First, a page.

Favoritism and clients
You should uplift each client but restrain from showing favoritism, especially among clients competing in the same competition. Each client is unique and should be treated as such, but no client should get more attention or marketing on your social media than another. "When working with each client, I only focus on what we can do to allow them to showcase who they are in the best and most polished way," Gandy said. "That can sometimes be perceived as favoritism, but I don't see that. You expect a little more out of each client than what they currently do and then together figure out how to make that happen." This also comes into play at the pageant itself.
If you are coaching more than one contestant in a pageant, be careful not to spend more time with one over another at the pageant. If a parent or contestant sees that you are spending most of your time with one client over another, it can come across as showing favoritism and discourage families from using your coaching services in the future. Are you judging an upcoming pageant? Here's what you need to know about judging etiquette. (Read: Etiquette Rules That Every Pageant Judge Must Know)
We have all the etiquette rules for pageant parents, too. (Read: Etiquette Guidelines for Every Pageant Parent to Follow)
Pageant coach Wes Gandy. Photo: Wes Gandy
Posting on social media
Social media is an incredibly useful tool when used correctly. It is an amazing way to promote your clients and keep them updated on what is happening in the pageant world. However, be careful about what you choose to post about your clients. "If I have recently picked up a new client, I always ask the parent if they mind before doing a congratulations post," Gandy said. "I think it's only fair to do so because it's their child I am putting out there on social media. After the first initial permission request, I do not usually ask again."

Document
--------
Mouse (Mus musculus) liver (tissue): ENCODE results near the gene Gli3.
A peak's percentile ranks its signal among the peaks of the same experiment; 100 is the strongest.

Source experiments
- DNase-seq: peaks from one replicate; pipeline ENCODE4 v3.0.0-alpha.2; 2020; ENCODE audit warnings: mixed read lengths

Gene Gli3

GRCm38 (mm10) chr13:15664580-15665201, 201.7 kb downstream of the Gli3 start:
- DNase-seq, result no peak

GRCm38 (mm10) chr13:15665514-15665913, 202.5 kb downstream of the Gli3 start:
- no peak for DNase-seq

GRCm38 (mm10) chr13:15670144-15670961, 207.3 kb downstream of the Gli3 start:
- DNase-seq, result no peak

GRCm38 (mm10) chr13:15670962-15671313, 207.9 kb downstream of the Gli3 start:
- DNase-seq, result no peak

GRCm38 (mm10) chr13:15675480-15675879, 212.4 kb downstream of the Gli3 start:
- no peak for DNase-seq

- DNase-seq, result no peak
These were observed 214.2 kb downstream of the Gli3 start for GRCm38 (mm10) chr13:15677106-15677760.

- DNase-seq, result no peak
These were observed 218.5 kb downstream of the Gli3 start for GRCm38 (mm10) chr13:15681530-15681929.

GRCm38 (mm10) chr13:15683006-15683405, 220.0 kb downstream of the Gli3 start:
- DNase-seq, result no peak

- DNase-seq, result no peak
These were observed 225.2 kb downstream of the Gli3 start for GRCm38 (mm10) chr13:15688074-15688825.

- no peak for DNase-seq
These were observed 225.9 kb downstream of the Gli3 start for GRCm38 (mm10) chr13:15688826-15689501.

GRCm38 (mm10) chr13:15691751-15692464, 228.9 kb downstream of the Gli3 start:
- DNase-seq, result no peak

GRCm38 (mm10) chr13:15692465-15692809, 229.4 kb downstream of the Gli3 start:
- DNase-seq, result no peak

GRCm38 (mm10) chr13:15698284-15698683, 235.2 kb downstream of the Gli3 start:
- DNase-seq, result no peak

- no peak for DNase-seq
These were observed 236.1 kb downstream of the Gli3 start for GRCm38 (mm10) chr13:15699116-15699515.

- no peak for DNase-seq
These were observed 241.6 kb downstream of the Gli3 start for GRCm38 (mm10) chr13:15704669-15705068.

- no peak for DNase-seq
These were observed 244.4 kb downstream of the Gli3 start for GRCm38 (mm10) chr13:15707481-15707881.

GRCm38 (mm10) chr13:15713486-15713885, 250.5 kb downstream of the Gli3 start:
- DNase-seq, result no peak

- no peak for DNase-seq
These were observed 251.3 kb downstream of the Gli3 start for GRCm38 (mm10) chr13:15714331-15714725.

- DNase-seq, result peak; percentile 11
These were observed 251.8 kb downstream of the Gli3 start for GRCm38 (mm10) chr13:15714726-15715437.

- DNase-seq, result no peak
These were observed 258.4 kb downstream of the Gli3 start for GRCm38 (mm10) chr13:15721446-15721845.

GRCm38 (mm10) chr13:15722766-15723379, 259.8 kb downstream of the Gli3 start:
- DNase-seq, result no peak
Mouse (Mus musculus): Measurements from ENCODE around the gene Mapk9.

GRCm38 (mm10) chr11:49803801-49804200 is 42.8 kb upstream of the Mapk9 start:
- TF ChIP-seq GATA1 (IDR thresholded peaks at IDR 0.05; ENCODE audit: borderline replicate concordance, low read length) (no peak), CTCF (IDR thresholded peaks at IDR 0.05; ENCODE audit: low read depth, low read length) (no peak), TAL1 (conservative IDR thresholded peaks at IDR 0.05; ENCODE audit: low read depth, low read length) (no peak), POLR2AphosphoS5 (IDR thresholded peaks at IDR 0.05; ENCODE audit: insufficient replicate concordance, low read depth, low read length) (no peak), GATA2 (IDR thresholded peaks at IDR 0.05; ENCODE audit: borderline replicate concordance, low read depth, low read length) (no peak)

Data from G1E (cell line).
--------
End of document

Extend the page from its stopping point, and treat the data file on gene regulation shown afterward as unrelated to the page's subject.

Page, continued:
Never post a picture of an outfit your client will be wearing. She should be able to reveal her wardrobe pageant weekend. It is frowned upon for someone else to disclose this information beforehand. Dress stores even keep the girls' gown choices under wraps. This year someone revealed Miss Philippines Rachel Peters Miss Universe gown before the competition and the pageant community was not happy about it. Good examples of pictures to post of your clients include their headshots, charity work or things they are advocating for. Recently, the Miss USA contestants posted #pressforprogress for International Women's Day. This is a great example of something to highlight on your own social media.
Miss Iowa 2018 Jenny Valliere posts a photo on social media advocating for #pressforprogress. Photo: Jenny Valliere
Do not share that you are coaching a certain contestant without her permission. In fact, do not post about a client at all unless you have spoken to her. Some contestants are very private about their preparation and that should be respected. Don't post videos of your clients walking, posing or practicing interview. I know it may be tempting to show off how far you have helped them come, but this could give away some of your client's competition secrets. Let your work speak for itself pageant weekend.
Being a part of clients' personal lives